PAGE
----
Oz: The Great and Powerful Review

Over 70 years after The Wizard of Oz was first released, a prequel to that film has finally been made to show us of what Oz was like before Dorothy was ever born; to tell us how The Wizard first arrived and got into power, to inform us of what he was really like, and perhaps most importantly, to enlighten us to how the Wicked Witch became so wicked in the first place. And...it's okay.

Perhaps it is just because I am remembering through nostalgia-tinted glasses, but this film does not at all live up to the films that came before it -- either the classic 1939 film with Judy Garland, or the incredibly creepy 1985 sequel Return to Oz with Fairuza Balk.

In the first film, we had a great, strong story about the power of friendship and the hidden depths within all of us that we can discover if we try. In the second, it was a much darker growing up story, with an underlying message about responsibility and forgiving yourself for your mistakes (or, according to some fan theories, it was the cunningly disguised fantasies of a mentally ill teenage girl). Both of them were children's films, but they didn't talk down to the audience and had something for adults as well (especially Return to Oz).

Oz: The Great and Powerful, however, is definitely a children's film. James Franco plays a self-absorbed, womanising carnival magician named Oscar who ends up in Oz because he's running away from someone's angry husband and is taken to be the wizard who will save the land from the wicked witch. He's not the most likable of characters; the first thing he does when he arrives in Oz is seduce the first woman he sees - but that, predictably, comes back to bite him firmly in the behind.

The theme of the film centres around him becoming a better person and achieving "goodness", which I suppose he does in the end, but it's a strange goodness that involves tricking an entire city. Then again, that's probably the point - he doesn't finish his development as a character until the end of the Wizard of Oz, when he finally tells the truth about himself.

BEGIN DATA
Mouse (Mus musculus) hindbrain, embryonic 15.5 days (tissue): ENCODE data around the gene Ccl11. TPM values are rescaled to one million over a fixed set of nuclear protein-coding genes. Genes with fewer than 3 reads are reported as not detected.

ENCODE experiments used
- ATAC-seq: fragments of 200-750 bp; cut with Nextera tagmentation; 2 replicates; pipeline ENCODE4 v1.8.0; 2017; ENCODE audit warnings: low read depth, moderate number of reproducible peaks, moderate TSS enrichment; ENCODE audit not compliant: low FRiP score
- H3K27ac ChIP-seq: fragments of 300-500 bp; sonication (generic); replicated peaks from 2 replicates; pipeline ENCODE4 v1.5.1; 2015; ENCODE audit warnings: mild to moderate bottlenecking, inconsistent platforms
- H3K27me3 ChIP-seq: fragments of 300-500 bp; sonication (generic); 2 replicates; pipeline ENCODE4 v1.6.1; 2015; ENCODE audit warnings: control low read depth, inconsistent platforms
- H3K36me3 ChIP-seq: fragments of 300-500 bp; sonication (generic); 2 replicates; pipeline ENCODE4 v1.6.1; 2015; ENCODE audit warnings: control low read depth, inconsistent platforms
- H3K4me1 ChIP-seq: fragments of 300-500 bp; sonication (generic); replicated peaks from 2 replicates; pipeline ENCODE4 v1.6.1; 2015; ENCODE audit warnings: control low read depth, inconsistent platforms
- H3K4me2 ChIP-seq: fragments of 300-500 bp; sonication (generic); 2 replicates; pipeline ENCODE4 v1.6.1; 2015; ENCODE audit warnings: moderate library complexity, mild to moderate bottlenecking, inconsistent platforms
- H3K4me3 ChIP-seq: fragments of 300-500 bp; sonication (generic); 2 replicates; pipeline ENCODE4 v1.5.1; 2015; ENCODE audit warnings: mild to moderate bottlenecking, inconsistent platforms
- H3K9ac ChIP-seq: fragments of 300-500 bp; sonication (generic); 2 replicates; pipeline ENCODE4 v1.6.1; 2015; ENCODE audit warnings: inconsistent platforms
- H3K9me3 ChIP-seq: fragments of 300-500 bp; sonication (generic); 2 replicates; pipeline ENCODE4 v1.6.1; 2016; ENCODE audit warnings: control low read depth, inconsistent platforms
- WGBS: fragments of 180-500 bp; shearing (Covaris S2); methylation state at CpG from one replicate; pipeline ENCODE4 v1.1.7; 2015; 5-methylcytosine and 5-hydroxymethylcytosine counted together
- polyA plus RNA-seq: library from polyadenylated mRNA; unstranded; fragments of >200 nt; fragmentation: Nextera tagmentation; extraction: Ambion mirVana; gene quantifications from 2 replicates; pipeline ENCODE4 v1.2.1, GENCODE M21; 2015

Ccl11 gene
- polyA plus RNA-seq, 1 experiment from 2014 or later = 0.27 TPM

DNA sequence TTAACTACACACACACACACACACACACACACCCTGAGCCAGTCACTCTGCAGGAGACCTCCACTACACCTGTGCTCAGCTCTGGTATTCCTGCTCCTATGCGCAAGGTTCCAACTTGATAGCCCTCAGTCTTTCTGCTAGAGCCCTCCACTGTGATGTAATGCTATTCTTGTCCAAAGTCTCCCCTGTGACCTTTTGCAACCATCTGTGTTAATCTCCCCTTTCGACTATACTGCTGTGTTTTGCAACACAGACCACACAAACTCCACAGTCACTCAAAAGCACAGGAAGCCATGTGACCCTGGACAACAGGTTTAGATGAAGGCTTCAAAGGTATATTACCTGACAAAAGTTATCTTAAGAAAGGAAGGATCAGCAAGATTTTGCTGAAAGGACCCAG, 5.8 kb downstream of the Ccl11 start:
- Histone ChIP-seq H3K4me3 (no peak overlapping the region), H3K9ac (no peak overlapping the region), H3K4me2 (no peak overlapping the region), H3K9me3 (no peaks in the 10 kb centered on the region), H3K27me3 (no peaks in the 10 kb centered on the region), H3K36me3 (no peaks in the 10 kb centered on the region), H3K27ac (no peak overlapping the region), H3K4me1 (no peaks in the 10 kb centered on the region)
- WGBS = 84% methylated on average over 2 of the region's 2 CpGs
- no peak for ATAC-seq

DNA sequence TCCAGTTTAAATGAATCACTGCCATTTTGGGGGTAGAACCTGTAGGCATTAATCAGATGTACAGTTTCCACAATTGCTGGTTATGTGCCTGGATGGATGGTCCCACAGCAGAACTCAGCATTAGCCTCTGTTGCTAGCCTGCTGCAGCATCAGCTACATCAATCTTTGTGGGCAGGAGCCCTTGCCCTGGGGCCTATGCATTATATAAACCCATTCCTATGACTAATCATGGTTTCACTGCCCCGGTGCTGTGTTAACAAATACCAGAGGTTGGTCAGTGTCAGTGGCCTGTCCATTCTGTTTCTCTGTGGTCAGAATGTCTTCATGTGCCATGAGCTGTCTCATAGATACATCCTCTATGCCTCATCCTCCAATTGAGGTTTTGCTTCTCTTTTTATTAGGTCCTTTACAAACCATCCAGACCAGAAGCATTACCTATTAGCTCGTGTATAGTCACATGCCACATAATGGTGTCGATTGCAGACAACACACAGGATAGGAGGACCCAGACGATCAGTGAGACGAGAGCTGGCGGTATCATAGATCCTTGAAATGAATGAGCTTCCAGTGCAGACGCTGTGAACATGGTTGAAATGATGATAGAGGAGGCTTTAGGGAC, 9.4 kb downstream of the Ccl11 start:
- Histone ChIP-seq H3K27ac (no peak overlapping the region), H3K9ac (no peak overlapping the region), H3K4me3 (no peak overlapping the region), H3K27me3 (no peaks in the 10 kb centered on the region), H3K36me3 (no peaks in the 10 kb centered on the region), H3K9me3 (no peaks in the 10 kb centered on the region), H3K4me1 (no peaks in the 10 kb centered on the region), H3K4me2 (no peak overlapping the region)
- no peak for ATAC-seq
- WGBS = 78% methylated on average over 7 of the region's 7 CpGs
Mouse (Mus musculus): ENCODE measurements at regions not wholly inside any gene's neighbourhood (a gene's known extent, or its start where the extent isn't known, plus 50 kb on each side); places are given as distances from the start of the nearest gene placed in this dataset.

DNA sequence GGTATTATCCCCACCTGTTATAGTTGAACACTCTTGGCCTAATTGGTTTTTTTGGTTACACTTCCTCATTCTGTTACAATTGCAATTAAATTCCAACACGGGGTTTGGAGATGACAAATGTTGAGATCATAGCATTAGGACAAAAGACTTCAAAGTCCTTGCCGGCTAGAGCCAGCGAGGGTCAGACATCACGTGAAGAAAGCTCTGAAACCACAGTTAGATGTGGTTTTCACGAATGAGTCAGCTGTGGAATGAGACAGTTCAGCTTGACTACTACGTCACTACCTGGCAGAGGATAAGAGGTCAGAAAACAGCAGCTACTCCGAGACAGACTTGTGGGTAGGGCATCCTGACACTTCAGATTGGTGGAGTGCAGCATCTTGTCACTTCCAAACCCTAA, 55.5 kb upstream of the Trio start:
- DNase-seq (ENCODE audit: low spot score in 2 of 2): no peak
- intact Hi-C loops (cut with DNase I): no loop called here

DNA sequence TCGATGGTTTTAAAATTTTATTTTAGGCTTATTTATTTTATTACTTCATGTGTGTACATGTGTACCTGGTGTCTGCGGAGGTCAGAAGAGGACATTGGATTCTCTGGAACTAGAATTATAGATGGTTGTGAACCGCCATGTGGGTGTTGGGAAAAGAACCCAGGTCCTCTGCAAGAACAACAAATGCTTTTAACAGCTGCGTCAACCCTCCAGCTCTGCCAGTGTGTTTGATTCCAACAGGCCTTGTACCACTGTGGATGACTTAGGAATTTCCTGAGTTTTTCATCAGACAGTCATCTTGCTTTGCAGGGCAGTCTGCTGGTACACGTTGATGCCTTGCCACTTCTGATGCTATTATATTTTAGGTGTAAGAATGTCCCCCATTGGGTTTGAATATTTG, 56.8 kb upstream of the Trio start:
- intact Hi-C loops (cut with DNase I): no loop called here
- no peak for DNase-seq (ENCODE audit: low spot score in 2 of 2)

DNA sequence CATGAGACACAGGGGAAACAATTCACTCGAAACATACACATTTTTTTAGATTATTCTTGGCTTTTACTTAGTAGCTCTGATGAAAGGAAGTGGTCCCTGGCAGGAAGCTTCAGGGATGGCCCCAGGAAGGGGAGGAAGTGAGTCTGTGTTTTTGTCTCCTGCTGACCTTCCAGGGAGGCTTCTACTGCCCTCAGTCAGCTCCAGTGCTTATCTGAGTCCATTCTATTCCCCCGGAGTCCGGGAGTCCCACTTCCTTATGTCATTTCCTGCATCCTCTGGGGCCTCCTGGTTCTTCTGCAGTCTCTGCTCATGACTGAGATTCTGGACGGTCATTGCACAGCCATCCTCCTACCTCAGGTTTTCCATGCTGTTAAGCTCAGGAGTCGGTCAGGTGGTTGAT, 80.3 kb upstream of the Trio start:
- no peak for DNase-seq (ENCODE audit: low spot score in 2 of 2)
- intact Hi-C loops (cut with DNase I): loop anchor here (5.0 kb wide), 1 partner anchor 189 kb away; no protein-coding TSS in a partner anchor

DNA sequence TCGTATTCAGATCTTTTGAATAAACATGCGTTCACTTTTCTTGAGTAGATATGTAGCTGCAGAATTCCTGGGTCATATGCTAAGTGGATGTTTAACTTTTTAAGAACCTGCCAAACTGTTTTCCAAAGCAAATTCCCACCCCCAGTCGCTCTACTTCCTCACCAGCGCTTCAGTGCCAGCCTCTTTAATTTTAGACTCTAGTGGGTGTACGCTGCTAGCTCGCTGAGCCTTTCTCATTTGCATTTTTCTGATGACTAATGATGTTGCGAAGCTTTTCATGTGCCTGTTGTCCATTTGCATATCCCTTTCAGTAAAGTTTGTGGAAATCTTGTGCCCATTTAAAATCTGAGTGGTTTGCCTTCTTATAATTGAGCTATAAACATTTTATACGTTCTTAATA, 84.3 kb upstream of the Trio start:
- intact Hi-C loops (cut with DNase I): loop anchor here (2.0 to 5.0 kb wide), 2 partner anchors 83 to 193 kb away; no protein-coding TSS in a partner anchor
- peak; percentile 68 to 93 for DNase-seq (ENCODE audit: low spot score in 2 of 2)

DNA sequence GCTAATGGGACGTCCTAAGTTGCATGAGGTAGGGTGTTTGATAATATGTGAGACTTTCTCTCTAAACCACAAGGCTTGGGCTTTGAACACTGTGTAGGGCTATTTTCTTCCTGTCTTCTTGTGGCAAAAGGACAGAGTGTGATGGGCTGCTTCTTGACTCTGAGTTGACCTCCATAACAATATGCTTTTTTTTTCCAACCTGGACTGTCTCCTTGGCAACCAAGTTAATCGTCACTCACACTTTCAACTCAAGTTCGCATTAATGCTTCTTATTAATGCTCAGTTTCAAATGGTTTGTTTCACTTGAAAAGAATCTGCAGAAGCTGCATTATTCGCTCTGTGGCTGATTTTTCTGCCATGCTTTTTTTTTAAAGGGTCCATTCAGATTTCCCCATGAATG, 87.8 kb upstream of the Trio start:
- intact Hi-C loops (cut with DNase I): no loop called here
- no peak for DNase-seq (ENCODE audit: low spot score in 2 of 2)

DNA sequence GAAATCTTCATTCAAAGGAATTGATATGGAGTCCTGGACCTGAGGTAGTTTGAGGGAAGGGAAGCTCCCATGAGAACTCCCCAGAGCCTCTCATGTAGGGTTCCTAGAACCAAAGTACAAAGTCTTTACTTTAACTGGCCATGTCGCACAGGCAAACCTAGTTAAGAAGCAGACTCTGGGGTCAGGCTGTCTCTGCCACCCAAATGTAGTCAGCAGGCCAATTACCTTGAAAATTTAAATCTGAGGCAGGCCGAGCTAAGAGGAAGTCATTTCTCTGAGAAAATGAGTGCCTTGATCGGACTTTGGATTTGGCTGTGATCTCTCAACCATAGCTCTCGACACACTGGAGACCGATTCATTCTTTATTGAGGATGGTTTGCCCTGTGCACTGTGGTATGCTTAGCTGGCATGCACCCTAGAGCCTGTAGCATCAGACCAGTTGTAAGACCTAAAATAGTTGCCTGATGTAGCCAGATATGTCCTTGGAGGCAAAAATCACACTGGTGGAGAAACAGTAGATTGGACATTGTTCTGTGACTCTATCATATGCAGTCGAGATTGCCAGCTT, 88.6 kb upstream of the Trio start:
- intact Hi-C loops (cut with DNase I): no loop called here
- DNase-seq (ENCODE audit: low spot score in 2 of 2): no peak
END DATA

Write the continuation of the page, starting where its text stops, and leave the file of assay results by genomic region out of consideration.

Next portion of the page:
I don't think the most interesting story in the film is Oscar's. I think it's the battle for power and the future of Oz between the three witches - Glinda (Michelle Williams), Theodora (Mila Kunis), and Evanora (Rachel Weisz). I think it would have been far better to have them as the principal characters, though I understand why Oscar is. In fairness, the film does pay due attention to them; notably, it is Glinda and Evanora who are in the final decisive battle, not Oscar.

But after all, this is a PG-rated film and it is aimed at kids; despite it being directed by Sam Raimi, it's not as dark or epic as the trailer makes it out to be. It's just a shame to think of everything that could have been done with it and wasn't.

If you want to see it to re-live your childhood memories, don't bother; the flying monkeys aren't worth the wait. But if you can divorce this film from your expectations, go for it, especially if you have kids. 6/10

You can watch the trailer here: